Convergence of alarmone and cell cycle signaling from trans-encoded sensory domains.

PMID 26489861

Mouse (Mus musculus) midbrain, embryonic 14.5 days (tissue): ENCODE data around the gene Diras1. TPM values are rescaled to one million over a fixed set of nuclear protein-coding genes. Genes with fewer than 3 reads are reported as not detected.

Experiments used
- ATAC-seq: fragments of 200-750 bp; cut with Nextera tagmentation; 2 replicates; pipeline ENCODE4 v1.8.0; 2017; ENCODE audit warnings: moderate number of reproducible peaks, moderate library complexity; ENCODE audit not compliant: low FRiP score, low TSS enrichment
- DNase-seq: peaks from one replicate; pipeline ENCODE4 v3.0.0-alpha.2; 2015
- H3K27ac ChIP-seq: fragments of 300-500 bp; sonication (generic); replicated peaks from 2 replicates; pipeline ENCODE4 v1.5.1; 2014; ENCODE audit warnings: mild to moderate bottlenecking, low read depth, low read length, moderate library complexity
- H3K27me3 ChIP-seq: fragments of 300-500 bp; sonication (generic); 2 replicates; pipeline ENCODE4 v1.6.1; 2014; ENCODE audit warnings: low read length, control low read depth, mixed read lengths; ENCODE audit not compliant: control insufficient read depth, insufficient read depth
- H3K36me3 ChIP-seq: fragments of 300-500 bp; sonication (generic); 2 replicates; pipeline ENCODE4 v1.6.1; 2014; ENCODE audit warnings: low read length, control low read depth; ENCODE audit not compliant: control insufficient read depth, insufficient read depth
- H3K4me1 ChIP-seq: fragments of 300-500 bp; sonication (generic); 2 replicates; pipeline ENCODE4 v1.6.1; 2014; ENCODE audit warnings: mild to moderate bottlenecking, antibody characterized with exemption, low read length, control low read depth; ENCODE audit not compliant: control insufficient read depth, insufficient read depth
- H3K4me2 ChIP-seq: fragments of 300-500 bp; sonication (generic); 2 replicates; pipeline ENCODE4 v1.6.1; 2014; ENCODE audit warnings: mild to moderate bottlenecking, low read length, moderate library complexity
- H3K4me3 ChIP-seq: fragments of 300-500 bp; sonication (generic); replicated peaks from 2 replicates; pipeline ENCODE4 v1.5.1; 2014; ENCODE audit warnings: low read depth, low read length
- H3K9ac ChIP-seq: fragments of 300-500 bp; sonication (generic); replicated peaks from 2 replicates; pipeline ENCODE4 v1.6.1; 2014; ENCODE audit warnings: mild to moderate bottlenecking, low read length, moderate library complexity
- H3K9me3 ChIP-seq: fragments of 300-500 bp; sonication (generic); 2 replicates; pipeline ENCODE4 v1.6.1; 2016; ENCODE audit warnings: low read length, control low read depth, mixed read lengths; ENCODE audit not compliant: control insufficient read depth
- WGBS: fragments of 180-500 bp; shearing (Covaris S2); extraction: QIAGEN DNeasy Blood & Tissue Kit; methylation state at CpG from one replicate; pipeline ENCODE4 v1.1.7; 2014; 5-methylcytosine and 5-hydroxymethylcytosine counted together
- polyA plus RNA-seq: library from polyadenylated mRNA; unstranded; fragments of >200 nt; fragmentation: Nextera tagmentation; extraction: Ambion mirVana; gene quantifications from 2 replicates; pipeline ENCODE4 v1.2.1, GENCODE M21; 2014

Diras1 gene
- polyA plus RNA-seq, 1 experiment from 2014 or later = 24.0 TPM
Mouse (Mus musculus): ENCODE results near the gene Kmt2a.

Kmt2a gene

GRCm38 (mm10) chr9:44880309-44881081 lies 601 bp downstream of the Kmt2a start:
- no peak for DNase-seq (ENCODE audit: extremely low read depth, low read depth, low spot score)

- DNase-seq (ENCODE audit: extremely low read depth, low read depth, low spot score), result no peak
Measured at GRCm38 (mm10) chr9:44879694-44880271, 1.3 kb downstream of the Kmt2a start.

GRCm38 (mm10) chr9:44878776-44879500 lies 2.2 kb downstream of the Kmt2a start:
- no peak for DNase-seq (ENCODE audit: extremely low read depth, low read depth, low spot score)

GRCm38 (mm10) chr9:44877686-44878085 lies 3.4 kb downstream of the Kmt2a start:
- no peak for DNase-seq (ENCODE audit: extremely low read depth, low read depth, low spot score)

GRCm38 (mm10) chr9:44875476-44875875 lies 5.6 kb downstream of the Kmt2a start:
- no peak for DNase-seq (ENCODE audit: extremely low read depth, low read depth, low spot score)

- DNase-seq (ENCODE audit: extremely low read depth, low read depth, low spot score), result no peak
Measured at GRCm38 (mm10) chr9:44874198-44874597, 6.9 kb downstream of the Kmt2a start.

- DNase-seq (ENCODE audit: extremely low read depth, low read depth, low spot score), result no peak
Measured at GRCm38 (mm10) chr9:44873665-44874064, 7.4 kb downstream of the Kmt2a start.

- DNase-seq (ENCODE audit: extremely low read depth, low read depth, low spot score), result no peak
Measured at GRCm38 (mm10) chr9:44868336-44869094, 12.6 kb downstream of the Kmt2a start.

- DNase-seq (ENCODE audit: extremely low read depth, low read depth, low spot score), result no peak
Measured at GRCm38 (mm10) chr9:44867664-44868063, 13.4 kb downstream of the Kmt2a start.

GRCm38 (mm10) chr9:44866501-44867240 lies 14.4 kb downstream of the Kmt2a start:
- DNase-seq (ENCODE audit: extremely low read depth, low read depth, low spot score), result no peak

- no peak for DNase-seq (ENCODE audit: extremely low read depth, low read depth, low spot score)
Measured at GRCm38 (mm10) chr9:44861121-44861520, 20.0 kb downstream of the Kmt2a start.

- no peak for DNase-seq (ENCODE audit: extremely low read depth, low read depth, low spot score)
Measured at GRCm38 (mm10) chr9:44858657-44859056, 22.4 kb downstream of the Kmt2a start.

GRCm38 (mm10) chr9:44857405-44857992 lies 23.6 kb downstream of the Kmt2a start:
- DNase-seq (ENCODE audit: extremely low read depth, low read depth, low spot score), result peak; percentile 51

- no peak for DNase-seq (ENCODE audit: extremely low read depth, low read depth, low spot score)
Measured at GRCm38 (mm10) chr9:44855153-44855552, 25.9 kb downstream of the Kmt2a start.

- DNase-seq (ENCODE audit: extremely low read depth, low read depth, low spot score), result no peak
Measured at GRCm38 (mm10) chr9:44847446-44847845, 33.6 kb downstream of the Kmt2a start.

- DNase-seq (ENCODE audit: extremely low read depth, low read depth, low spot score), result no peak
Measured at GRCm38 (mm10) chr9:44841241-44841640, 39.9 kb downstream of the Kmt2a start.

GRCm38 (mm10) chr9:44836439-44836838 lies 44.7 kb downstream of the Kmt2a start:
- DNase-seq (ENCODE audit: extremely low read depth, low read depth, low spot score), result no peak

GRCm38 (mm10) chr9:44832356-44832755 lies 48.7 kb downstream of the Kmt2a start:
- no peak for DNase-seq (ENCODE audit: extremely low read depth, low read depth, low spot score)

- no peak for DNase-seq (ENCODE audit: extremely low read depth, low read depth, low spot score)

Despite the myriad of different sensory domains encoded in bacterial genomes, only a few are known to control the cell cycle. Here, suppressor genetics was used to unveil the regulatory interplay between the PAS (Per-Arnt-Sim) domain protein MopJ and the uncharacterized GAF (cyclic GMP-phosphodiesterase-adenylyl cyclase-FhlA) domain protein PtsP, which resembles an alternative component of the phosphoenolpyruvate (PEP) transferase system. Both of these systems indirectly target the Caulobacter crescentus cell cycle master regulator CtrA, but in different ways. While MopJ acts on CtrA via the cell cycle kinases DivJ and DivL, which control the removal of CtrA at the G1-S transition, our data show that PtsP signals through the conserved alarmone (p)ppGpp, which prevents CtrA cycling under nutritional stress and in stationary phase. We found that PtsP interacts genetically and physically with the (p)ppGpp synthase/hydrolase SpoT and that it modulates several promoters that are directly activated by the cell cycle transcriptional regulator GcrA. Thus, parallel systems integrate nutritional and systemic signals within the cell cycle transcriptional network, converging on the essential alphaproteobacterial regulator CtrA while also affecting global cell cycle transcription in other ways. Many alphaproteobacteria divide asymmetrically, and their cell cycle progression is carefully regulated. How these bacteria control the cell cycle in response to nutrient limitation is not well understood. Here, we identify a multicomponent signaling pathway that acts on the cell cycle when nutrients become scarce in stationary phase. We show that efficient accumulation of the master cell cycle regulator CtrA in stationary-phase Caulobacter crescentus cells requires the previously identified stationary-phase/cell cycle regulator MopJ as well as the phosphoenolpyruvate protein phosphotransferase PtsP, which acts via the conserved (p)ppGpp synthase SpoT. We identify cell cycle-regulated promoters that are affected by this pathway, providing an explanation of how (p)ppGpp-signaling might couple starvation to control cell cycle progression in Caulobacter spp. and likely other Alphaproteobacteria. This pathway has the potential to integrate carbon fluctuation into cell cycle control, since in phosphotransferase systems it is the glycolytic product phosphenolpyruvate (PEP) rather than ATP that is used as the phosphor donor for phosphorylation.